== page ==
A Town Like Alice

A Town Like AliceLast night I finished Nevil Shute‘s 1950 novel “A Town Like Alice“. I had very little idea what the story was about before opening the book, which is perhaps the best way to start any read. I’m not even certain how I found my way to this book. It might have been something as stupid as having heard the catchy 1982 The Jam song, “Town Called Malice” (which has nothing to do with the book). Whatever the reason, after seeing a great deal of positive reviews on Amazon.com, I got a copy and proceeded to read. I’m glad that I did.

The story revolves around a woman named Jean Paget, who comes into a large some of money when an uncle (that she met once as a child) dies alone in Scotland following WWII. The trustor, an older gentleman named Noel Strachan (who drapes a melancholy pall over the entire book), finds the sole heir and takes her under his wing. As the paperwork is settled, he befriends the young woman and learns about her harrowing past during the war, where she partook in a death-march around Japanese-occupied Malaya. It was during this period that she met an Australian prisoner-of-war named Joe Harmon, who did his best to steal food for the starving women and children on the march, but ultimately paid the price for his efforts.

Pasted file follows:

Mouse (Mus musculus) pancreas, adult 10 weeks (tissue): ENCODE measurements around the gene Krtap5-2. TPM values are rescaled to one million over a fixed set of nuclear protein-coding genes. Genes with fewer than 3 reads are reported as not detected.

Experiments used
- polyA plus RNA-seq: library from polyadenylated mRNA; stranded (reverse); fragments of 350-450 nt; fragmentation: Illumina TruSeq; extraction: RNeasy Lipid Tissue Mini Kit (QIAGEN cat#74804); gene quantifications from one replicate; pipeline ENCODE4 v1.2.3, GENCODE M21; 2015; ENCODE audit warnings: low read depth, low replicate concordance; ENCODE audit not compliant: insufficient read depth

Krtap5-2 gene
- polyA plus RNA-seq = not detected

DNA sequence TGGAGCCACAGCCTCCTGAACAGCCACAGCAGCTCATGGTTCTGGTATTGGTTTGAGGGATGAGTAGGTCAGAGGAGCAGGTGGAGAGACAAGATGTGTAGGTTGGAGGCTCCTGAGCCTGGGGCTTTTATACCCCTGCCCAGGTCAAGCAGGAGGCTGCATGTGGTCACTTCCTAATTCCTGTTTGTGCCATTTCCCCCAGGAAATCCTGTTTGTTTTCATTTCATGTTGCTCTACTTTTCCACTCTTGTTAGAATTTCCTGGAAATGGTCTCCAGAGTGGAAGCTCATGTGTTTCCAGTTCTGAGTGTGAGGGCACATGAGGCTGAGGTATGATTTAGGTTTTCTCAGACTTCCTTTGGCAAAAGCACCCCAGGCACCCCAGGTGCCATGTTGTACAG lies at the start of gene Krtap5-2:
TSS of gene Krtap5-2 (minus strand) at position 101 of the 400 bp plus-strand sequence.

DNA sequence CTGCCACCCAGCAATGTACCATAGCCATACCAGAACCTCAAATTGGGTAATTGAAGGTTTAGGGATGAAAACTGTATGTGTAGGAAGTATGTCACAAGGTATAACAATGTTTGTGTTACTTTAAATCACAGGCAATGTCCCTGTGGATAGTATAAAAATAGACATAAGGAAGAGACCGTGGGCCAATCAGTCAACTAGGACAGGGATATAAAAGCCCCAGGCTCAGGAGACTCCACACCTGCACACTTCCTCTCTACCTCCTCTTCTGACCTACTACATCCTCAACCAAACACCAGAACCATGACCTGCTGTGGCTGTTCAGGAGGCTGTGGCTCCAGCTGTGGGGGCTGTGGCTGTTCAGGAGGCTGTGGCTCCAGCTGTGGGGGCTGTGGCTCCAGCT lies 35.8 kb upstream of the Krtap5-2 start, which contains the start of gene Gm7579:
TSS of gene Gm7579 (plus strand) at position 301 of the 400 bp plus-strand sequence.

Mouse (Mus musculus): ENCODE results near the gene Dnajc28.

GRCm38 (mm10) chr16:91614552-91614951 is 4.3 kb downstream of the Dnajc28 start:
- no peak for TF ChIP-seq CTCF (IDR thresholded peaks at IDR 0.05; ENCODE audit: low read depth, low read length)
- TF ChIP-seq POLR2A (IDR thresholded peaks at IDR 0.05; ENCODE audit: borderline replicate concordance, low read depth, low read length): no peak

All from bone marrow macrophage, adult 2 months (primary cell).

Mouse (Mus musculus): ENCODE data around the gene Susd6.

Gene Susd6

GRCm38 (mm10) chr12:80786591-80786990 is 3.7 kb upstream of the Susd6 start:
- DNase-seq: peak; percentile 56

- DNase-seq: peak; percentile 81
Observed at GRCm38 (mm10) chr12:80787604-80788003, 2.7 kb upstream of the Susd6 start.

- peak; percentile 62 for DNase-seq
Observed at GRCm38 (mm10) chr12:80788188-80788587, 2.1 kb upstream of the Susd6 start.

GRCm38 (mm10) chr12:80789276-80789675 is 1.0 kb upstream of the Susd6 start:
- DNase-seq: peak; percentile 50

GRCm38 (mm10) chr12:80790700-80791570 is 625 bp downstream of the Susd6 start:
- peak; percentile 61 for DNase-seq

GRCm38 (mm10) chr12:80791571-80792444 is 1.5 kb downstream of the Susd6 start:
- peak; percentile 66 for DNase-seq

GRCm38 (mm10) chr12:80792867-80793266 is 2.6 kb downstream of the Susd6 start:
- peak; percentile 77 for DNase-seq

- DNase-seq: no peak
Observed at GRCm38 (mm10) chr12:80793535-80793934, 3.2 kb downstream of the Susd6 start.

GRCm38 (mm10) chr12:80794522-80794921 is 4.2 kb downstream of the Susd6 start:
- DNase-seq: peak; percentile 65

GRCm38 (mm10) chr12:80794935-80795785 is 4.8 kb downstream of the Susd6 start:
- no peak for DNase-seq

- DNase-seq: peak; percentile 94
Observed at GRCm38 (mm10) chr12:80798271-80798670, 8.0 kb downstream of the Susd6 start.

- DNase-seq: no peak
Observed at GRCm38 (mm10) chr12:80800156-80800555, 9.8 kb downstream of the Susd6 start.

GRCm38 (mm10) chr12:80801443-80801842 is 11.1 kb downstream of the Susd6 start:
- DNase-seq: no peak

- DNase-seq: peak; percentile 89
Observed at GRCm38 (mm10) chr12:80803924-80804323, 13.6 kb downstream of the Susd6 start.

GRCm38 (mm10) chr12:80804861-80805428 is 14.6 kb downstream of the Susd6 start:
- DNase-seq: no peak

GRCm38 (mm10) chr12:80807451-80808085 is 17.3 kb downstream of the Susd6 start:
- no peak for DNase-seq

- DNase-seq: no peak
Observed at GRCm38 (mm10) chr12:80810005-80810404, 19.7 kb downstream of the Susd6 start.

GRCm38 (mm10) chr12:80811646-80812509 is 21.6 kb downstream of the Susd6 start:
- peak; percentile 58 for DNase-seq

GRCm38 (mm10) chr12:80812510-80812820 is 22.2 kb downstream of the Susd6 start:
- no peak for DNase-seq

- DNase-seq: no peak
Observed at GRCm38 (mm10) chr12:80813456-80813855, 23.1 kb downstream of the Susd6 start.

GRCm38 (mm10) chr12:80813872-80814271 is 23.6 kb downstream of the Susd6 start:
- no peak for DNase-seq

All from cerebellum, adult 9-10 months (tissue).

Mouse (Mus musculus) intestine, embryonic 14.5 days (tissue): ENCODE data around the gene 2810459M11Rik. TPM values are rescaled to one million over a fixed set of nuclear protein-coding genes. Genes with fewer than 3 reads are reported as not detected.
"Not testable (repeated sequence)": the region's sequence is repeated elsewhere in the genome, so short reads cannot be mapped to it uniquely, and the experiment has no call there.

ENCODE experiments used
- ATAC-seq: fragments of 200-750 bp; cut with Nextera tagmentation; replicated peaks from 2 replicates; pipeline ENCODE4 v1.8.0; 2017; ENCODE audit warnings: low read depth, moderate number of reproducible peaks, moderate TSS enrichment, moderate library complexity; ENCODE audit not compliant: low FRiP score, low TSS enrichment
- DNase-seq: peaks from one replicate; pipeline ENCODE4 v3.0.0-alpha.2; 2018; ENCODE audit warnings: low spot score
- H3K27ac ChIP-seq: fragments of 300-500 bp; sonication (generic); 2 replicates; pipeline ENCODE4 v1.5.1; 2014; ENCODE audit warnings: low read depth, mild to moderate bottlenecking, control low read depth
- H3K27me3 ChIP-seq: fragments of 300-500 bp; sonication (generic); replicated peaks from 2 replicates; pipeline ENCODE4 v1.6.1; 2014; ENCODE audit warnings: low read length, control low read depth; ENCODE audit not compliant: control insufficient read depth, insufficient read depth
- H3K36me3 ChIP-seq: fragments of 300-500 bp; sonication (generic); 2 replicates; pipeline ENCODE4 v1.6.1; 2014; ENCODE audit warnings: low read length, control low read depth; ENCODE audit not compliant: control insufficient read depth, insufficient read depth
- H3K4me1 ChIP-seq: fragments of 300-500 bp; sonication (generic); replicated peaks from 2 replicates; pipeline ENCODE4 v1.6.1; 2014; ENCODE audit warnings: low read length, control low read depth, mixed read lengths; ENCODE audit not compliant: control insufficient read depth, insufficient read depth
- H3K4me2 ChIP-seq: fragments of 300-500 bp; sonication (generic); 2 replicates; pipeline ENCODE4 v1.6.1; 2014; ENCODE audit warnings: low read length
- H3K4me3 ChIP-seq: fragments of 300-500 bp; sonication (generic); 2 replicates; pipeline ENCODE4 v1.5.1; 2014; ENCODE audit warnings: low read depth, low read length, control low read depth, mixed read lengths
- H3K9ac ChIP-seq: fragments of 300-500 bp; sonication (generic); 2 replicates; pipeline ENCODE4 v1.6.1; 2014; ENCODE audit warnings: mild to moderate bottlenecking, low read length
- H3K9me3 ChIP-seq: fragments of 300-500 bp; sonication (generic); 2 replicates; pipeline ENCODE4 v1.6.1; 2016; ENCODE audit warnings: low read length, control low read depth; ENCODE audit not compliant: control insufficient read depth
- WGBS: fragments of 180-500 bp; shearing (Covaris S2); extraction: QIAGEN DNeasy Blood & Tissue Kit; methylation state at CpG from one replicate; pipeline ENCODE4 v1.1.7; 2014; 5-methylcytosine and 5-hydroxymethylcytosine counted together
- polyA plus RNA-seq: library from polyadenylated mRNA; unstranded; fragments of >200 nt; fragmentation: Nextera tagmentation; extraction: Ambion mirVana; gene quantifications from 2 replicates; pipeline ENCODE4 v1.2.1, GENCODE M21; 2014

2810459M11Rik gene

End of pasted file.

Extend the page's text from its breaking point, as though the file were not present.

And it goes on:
There is a great deal more to the story, but I’d be doing readers unfamiliar with the book a disservice by revealing anything more. I will note however that the book wanders a bit. I guess this is inevitable since it follows a person’s life across a number of years but there are long sections (it’s not a very big book) that had me wondering “how does this add to the story?”. I can only assume that Shute included more than he needed as a testament to the real-life people that he’d met and modeled the characters after, e.g., Carry Geysel and Herbert Edwards. The hardships endured by the story’s main characters are impressive; the fact that they fall shy of the events that inspired them are astonishing.

“You won’t know if [your time] was wasted until you come to the end of your life,” I said. “Perhaps not then.”

4 out of 5


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